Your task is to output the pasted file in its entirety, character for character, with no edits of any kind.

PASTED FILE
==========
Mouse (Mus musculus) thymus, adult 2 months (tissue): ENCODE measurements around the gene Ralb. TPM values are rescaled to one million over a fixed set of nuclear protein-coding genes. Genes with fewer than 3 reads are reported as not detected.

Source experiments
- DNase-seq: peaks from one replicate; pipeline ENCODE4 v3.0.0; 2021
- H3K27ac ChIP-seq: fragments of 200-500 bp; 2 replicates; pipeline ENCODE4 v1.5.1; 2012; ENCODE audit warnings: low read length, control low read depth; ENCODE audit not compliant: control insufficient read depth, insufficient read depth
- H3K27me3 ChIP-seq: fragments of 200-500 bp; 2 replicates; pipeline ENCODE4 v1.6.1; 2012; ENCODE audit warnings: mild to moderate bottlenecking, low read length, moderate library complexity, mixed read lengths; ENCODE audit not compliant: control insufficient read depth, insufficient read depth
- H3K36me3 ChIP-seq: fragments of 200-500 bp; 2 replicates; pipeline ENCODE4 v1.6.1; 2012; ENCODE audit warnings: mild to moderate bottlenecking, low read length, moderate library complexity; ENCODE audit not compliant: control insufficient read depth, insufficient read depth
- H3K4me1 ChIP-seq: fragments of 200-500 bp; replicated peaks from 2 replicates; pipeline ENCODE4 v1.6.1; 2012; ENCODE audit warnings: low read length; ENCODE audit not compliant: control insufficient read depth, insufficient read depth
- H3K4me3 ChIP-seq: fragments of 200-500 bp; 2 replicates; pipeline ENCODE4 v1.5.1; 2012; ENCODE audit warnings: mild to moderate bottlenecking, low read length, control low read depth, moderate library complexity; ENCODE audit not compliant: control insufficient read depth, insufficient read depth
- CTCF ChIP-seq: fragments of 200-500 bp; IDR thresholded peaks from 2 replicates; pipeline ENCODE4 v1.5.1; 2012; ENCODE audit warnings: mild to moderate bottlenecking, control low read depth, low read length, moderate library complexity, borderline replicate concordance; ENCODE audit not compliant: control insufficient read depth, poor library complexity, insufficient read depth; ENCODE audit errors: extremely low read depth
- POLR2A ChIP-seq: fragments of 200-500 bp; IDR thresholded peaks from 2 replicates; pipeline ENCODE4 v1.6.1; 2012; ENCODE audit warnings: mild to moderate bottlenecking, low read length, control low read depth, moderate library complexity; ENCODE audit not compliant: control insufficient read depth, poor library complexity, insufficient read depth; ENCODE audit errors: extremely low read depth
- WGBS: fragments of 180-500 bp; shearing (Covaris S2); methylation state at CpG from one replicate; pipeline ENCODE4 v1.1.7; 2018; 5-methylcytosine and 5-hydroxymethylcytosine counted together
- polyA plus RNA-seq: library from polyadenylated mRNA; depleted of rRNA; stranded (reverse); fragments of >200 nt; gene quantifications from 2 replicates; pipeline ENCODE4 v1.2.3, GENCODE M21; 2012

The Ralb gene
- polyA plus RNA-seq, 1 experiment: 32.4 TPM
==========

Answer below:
Mouse (Mus musculus) thymus, adult 2 months (tissue): ENCODE measurements around the gene Ralb. TPM values are rescaled to one million over a fixed set of nuclear protein-coding genes. Genes with fewer than 3 reads are reported as not detected.

Source experiments
- DNase-seq: peaks from one replicate; pipeline ENCODE4 v3.0.0; 2021
- H3K27ac ChIP-seq: fragments of 200-500 bp; 2 replicates; pipeline ENCODE4 v1.5.1; 2012; ENCODE audit warnings: low read length, control low read depth; ENCODE audit not compliant: control insufficient read depth, insufficient read depth
- H3K27me3 ChIP-seq: fragments of 200-500 bp; 2 replicates; pipeline ENCODE4 v1.6.1; 2012; ENCODE audit warnings: mild to moderate bottlenecking, low read length, moderate library complexity, mixed read lengths; ENCODE audit not compliant: control insufficient read depth, insufficient read depth
- H3K36me3 ChIP-seq: fragments of 200-500 bp; 2 replicates; pipeline ENCODE4 v1.6.1; 2012; ENCODE audit warnings: mild to moderate bottlenecking, low read length, moderate library complexity; ENCODE audit not compliant: control insufficient read depth, insufficient read depth
- H3K4me1 ChIP-seq: fragments of 200-500 bp; replicated peaks from 2 replicates; pipeline ENCODE4 v1.6.1; 2012; ENCODE audit warnings: low read length; ENCODE audit not compliant: control insufficient read depth, insufficient read depth
- H3K4me3 ChIP-seq: fragments of 200-500 bp; 2 replicates; pipeline ENCODE4 v1.5.1; 2012; ENCODE audit warnings: mild to moderate bottlenecking, low read length, control low read depth, moderate library complexity; ENCODE audit not compliant: control insufficient read depth, insufficient read depth
- CTCF ChIP-seq: fragments of 200-500 bp; IDR thresholded peaks from 2 replicates; pipeline ENCODE4 v1.5.1; 2012; ENCODE audit warnings: mild to moderate bottlenecking, control low read depth, low read length, moderate library complexity, borderline replicate concordance; ENCODE audit not compliant: control insufficient read depth, poor library complexity, insufficient read depth; ENCODE audit errors: extremely low read depth
- POLR2A ChIP-seq: fragments of 200-500 bp; IDR thresholded peaks from 2 replicates; pipeline ENCODE4 v1.6.1; 2012; ENCODE audit warnings: mild to moderate bottlenecking, low read length, control low read depth, moderate library complexity; ENCODE audit not compliant: control insufficient read depth, poor library complexity, insufficient read depth; ENCODE audit errors: extremely low read depth
- WGBS: fragments of 180-500 bp; shearing (Covaris S2); methylation state at CpG from one replicate; pipeline ENCODE4 v1.1.7; 2018; 5-methylcytosine and 5-hydroxymethylcytosine counted together
- polyA plus RNA-seq: library from polyadenylated mRNA; depleted of rRNA; stranded (reverse); fragments of >200 nt; gene quantifications from 2 replicates; pipeline ENCODE4 v1.2.3, GENCODE M21; 2012

The Ralb gene
- polyA plus RNA-seq, 1 experiment: 32.4 TPM